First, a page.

By Ebi Kesiena
Ukraine on Saturday urged the West to amp up military assistance to the besieged country, including warplanes, as Russian President Vladimir Putin escalated warnings against NATO.
Ukrainian Foreign Minister Dmytro Kuleba told a small group of journalists on the Poland-Ukraine border that the highest demand needed is in fighter jets, attack aircraft, and air-defense systems.
“If we lose the skies, there will be much more blood on the ground,” he said after a meeting with his US counterpart, Antony Blinken.
Separately, Ukrainian President Volodymyr Zelensky “made a desperate plea for Eastern European countries to provide Russian-made planes” that Ukrainians are trained to fly, US Senate Majority Leader Chuck Schumer said following a video call between legislators and the Ukrainian leader.
As the conflict moved into its 10th day, Russian President Vladimir Putin warned the West of a wider war if a no-fly zone is set up, as his forces resumed an offensive against a key Ukrainian city where security fears stalled a planned evacuation.
While Zelensky criticized NATO for ruling out a no-fly zone amid worries it could spark a wider war Putin spoke of “colossal and catastrophic consequences not only for Europe but also the whole world” if such a zone were established.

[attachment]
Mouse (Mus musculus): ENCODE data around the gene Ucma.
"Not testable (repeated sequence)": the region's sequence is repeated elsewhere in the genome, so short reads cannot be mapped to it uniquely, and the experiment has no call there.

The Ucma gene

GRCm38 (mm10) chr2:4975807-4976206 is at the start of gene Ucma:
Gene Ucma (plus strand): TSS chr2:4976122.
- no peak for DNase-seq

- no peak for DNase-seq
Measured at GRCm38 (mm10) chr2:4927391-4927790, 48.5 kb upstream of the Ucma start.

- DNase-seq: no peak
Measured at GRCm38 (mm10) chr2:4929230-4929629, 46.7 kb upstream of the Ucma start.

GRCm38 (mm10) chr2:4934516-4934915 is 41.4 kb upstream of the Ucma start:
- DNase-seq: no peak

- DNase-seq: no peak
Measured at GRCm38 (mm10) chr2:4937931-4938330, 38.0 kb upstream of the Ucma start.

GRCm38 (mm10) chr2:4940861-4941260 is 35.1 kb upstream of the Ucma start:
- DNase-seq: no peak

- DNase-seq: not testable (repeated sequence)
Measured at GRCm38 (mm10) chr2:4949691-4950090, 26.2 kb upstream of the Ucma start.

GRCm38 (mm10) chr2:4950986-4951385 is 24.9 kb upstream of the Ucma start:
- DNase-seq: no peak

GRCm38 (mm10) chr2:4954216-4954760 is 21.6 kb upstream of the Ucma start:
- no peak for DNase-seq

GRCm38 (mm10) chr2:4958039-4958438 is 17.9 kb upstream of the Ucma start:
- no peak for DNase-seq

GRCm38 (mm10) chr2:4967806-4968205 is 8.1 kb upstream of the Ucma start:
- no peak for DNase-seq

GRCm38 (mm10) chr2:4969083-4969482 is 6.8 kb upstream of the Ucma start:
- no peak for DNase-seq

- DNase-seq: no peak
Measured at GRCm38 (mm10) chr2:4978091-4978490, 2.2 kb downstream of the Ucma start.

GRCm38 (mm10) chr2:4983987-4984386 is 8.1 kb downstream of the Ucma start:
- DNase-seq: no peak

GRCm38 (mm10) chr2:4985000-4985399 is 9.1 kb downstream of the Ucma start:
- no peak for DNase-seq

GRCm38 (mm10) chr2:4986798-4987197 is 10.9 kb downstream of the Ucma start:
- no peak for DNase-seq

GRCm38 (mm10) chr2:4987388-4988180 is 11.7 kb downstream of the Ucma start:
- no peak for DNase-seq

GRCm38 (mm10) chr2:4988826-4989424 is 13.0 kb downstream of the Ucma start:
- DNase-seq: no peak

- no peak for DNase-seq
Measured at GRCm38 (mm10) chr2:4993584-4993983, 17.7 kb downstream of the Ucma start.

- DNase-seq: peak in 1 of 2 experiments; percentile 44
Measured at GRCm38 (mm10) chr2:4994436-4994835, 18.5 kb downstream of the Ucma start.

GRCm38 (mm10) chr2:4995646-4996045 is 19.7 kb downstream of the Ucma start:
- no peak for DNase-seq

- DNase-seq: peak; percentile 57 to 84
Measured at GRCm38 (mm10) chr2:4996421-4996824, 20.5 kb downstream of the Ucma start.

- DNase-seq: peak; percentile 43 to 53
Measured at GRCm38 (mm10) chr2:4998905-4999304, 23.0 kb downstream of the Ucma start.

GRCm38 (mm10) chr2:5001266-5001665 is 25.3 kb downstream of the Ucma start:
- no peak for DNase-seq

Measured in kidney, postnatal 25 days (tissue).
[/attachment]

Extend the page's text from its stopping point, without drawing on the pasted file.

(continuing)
“Any movement in this direction will be considered by us as participation in an armed conflict by that country,” Putin said.
An intense round of shuttle diplomacy continued as Israeli Prime Minister Naftali Bennett made a surprise visit to the Kremlin for three hours of talks with Putin, Bennett’s office said.
It was Putin’s first face-to-face meeting with a foreign leader since the invasion began.
The Israeli leader later spoke with Zelensky.
Kyiv had asked Israel which has strong relations with both Russia and Ukraine to launch a dialogue with Moscow.
For Zelensky, under an escalating bombardment that has flattened more and more infrastructure and sent nearly 1.4 million civilians fleeing, the Western military alliance’s “no” to a no-fly zone essentially gave “the green light for further bombing of Ukrainian cities and villages”.
The strategic city of Mariupol, on the Azoz Sea, has for days been under attack and without electricity, food and water.
After Russia declared a ceasefire to open a humanitarian corridor, city officials said the population of 450,000 could begin to leave by bus and private cars.
But the officials then delayed the evacuation, saying, “The Russian side does not adhere to the ceasefire and has continued shelling both Mariupol itself and its environs.”
A Russian Defence Ministry spokesman later announced the assault was back on, citing “the unwillingness of the Ukrainian side to … extend the ceasefire”.
The siege came as Russian forces inched closer to the capital, Kyiv, in an assault that has become ever more indiscriminate and deadly.
Working-class towns such as Bucha and Irpin are in the line of fire, and air raids Friday broke many people’s resolve to stay.
“They are bombing residential areas — schools, churches, big buildings, everything,” said accountant Natalia Dydenko, glancing back at the destruction she was leaving behind.
Dozens of civilians have been killed in the northern town of Chernihiv. Those remaining live in craters or among ruins.